In the session about psalms of lamentation, we explored the pole of plea (or disorientation) in the Psalms. These were the heartfelt, agonized cries to God to help or deliver the believer from trouble. This time we will look at psalms of thanksgiving and hymns of praise, which move us from plea to praise (or from disorientation to new orientation).
Psalms of Thanksgiving
Where laments cry out to God for help and often end with a promise of praise, thanksgiving fulfils the promise of praise after successful conclusion of the crisis. Dr. Bellinger offers Psalm 30 as an example that shows the typical structure of a thanksgiving psalm. He notes that three elements of a thanksgiving psalm are:
- Introduction – Usually announces the intent to praise and give thanks to God (v. 1-5).
Narrative – This part describes the crisis (v.6-7), the prayer for help (v. 8-10) and the deliverance (v. 11).
Conclusion – The psalm ends with a new promise of praise (v. 12).
Crises are described in the same poetic way as they are in lament psalms. The difference is that they are looking at it from the other side, after God has delivered them. The writer goes on to describe the deliverance in very poetic imagery, and declares the intent to continue praising the God who saves.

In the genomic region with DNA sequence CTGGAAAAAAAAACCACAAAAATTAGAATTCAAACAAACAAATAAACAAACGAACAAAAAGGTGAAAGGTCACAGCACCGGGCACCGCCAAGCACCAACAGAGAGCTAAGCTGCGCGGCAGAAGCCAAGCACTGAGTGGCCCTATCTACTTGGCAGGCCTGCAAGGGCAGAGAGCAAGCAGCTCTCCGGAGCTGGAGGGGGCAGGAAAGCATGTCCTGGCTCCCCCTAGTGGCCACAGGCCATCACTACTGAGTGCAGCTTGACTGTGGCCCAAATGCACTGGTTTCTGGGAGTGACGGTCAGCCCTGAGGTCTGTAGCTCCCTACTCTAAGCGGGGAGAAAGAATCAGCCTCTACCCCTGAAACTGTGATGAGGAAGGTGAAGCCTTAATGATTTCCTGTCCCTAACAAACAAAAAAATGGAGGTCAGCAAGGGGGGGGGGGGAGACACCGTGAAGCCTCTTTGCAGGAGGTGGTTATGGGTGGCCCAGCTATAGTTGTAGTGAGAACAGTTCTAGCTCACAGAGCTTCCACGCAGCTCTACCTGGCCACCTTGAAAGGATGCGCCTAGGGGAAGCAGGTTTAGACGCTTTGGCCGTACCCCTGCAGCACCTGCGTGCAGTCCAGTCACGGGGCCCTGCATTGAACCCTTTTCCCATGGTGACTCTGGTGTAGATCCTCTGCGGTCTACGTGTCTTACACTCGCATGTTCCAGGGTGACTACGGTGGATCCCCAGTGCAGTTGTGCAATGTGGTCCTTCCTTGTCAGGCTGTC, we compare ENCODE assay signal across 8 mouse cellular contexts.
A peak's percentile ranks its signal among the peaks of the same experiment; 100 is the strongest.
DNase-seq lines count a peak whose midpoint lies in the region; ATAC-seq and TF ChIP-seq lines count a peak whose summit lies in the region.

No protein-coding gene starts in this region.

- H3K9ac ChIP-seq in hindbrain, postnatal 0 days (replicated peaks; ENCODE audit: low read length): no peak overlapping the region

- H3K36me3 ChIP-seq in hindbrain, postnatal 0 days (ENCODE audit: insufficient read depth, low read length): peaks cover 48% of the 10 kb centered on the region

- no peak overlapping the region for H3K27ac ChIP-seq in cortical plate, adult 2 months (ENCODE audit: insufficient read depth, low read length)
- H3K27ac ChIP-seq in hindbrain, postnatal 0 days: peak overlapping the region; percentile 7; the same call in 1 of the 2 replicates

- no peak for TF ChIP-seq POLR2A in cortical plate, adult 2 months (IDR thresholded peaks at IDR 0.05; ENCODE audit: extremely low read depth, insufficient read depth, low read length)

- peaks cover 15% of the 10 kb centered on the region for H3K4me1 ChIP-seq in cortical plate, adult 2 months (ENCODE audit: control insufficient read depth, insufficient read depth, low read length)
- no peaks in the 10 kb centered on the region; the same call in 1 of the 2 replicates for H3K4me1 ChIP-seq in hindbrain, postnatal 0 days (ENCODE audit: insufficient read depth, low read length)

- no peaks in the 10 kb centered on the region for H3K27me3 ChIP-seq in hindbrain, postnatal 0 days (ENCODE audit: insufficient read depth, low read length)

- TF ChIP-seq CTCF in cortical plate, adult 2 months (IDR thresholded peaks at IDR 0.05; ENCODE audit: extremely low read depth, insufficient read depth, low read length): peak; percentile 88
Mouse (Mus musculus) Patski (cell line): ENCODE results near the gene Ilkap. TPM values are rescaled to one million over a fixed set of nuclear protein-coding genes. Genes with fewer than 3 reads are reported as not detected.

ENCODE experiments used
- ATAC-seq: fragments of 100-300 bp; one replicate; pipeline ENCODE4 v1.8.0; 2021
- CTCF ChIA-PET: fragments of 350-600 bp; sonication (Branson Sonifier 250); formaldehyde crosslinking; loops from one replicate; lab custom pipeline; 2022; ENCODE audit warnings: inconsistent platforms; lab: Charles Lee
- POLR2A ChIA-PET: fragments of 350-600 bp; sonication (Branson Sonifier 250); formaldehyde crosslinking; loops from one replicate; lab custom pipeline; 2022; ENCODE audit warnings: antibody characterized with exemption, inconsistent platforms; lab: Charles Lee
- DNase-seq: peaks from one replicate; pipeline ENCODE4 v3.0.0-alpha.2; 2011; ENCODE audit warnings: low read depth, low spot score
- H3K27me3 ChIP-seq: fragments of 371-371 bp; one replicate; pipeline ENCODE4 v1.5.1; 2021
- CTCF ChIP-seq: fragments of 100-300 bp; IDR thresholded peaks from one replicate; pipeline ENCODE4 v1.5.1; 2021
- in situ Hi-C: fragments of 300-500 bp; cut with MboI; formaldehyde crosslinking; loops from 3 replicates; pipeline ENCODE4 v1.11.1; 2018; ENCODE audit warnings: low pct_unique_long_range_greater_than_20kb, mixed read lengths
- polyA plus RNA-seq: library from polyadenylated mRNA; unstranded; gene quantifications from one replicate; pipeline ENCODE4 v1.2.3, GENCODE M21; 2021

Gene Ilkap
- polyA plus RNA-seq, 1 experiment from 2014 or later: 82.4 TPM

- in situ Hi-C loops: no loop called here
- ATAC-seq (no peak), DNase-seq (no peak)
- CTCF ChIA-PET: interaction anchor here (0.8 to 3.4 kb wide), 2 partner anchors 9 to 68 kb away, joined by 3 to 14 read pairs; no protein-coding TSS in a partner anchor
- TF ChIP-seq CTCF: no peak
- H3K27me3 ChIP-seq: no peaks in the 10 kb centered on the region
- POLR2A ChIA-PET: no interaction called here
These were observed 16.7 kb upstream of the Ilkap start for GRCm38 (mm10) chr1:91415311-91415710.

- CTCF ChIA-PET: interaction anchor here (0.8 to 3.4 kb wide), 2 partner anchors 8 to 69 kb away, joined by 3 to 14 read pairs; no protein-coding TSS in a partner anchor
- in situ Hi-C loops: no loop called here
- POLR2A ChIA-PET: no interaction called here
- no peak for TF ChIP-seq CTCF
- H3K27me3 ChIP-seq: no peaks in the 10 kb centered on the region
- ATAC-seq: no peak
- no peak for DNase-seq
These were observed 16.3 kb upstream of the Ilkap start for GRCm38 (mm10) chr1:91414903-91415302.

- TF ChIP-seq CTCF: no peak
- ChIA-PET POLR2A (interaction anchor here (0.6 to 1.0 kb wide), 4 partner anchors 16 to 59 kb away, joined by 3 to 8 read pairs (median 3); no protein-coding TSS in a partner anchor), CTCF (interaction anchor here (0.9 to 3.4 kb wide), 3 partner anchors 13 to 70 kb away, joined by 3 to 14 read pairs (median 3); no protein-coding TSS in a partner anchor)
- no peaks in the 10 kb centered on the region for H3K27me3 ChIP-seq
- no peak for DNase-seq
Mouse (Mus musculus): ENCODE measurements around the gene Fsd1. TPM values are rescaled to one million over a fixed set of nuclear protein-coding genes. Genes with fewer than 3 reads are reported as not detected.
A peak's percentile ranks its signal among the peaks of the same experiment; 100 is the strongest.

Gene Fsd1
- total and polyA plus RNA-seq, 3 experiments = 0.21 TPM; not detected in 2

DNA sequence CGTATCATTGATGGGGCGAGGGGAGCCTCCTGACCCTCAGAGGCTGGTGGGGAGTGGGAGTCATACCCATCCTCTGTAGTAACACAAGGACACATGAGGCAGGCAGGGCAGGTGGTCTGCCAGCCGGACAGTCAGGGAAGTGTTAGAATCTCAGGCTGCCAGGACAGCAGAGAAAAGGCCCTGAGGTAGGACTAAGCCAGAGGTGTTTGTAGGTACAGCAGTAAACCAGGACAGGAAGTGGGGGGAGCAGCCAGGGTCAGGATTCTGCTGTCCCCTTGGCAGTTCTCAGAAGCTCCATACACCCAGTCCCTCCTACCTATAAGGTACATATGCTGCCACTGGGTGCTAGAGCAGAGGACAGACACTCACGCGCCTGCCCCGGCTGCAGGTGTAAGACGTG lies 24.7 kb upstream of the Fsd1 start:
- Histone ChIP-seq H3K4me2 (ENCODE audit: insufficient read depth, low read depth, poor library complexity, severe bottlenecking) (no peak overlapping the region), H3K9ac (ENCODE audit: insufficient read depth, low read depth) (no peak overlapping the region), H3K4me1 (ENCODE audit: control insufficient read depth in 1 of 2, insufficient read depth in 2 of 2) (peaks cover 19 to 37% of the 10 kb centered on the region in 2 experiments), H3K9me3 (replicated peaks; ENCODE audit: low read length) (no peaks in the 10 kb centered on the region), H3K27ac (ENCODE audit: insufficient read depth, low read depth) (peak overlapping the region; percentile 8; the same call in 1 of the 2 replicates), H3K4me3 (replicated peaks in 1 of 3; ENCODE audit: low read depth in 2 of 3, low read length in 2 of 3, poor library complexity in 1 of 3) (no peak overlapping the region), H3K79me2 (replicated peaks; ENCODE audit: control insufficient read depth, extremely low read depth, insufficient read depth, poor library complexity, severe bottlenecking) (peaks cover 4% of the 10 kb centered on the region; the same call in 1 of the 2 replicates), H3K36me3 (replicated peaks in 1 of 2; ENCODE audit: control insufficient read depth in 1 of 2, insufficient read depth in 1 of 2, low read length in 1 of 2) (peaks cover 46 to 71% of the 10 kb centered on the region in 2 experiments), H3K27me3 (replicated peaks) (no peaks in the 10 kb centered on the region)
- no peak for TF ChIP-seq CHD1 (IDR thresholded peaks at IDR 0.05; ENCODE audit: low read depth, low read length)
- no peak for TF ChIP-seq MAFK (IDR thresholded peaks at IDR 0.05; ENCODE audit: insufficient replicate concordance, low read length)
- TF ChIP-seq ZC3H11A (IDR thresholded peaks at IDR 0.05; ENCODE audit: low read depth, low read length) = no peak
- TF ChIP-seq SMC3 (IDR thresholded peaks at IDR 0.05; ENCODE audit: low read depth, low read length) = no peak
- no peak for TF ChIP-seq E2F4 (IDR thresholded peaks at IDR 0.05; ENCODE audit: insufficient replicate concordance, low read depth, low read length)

At their root, psalms of thanksgiving are testimonies. They are recited to encourage others who hear to trust in the Lord.
Hymns of Praise
Hymns of praise have a structure that is similar to to that of the Thanksgiving Psalms. Dr. Bellinger offers this synopsis of Psalm 117 as an example:
- Introduction – The hymns begin with a call to praise (v.1).
Body – Reasons for praising God (v. 2).
Conclusion – Renewed call to praise. Often similar to or identical to the opening call to praise (last line of v. 2)
The main characteristic of this type of hymn is that they provide reasons for praising God (other than specifically thanks for deliverance). Most of the subtypes of hymns contain this feature of giving reasons for praising God.
Dr. Bellinger tells us that the word “Hallelujah,” which is made up of two Hebrew terms. “’Hallelu’ is a plural imperative call to praise, and ‘jah’ is a shortened poetic form the of the special Hebrew name for God, Yahweh.”
Although these general features are found in most of the Hymns, their order and combinations vary in very creative ways. Some of the different ways they are used can be found by studying the subcategories of Hymns, including Royals Psalms, Enthronement Psalms and Zion Psalms. We will look at examples of these kinds in later posts.